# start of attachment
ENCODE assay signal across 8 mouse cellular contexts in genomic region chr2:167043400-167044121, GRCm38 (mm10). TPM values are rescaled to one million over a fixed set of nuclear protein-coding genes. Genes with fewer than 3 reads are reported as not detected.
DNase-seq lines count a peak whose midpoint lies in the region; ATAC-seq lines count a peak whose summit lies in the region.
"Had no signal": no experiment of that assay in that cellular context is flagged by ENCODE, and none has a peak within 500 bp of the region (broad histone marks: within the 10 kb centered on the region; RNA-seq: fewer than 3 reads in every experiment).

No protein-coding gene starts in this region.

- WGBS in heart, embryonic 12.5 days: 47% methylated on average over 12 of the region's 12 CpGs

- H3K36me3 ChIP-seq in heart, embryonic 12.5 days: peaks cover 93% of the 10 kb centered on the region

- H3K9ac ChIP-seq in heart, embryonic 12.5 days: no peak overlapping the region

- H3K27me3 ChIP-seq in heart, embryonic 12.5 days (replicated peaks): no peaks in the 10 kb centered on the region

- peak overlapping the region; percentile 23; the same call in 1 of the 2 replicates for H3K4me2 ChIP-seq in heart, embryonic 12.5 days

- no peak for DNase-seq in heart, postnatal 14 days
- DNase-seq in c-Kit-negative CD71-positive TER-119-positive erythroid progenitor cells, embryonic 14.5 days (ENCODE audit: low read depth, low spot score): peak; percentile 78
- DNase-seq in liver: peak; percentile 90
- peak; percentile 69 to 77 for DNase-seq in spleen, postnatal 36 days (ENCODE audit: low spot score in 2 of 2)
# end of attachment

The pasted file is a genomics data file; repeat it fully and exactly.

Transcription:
ENCODE assay signal across 8 mouse cellular contexts in genomic region chr2:167043400-167044121, GRCm38 (mm10). TPM values are rescaled to one million over a fixed set of nuclear protein-coding genes. Genes with fewer than 3 reads are reported as not detected.
DNase-seq lines count a peak whose midpoint lies in the region; ATAC-seq lines count a peak whose summit lies in the region.
"Had no signal": no experiment of that assay in that cellular context is flagged by ENCODE, and none has a peak within 500 bp of the region (broad histone marks: within the 10 kb centered on the region; RNA-seq: fewer than 3 reads in every experiment).

No protein-coding gene starts in this region.

- WGBS in heart, embryonic 12.5 days: 47% methylated on average over 12 of the region's 12 CpGs

- H3K36me3 ChIP-seq in heart, embryonic 12.5 days: peaks cover 93% of the 10 kb centered on the region

- H3K9ac ChIP-seq in heart, embryonic 12.5 days: no peak overlapping the region

- H3K27me3 ChIP-seq in heart, embryonic 12.5 days (replicated peaks): no peaks in the 10 kb centered on the region

- peak overlapping the region; percentile 23; the same call in 1 of the 2 replicates for H3K4me2 ChIP-seq in heart, embryonic 12.5 days

- no peak for DNase-seq in heart, postnatal 14 days
- DNase-seq in c-Kit-negative CD71-positive TER-119-positive erythroid progenitor cells, embryonic 14.5 days (ENCODE audit: low read depth, low spot score): peak; percentile 78
- DNase-seq in liver: peak; percentile 90
- peak; percentile 69 to 77 for DNase-seq in spleen, postnatal 36 days (ENCODE audit: low spot score in 2 of 2)